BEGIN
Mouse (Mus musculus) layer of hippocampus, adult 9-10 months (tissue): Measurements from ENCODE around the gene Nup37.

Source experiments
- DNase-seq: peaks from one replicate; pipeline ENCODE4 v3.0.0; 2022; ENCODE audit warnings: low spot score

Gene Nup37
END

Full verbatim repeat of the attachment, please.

Mouse (Mus musculus) layer of hippocampus, adult 9-10 months (tissue): Measurements from ENCODE around the gene Nup37.

Source experiments
- DNase-seq: peaks from one replicate; pipeline ENCODE4 v3.0.0; 2022; ENCODE audit warnings: low spot score

Gene Nup37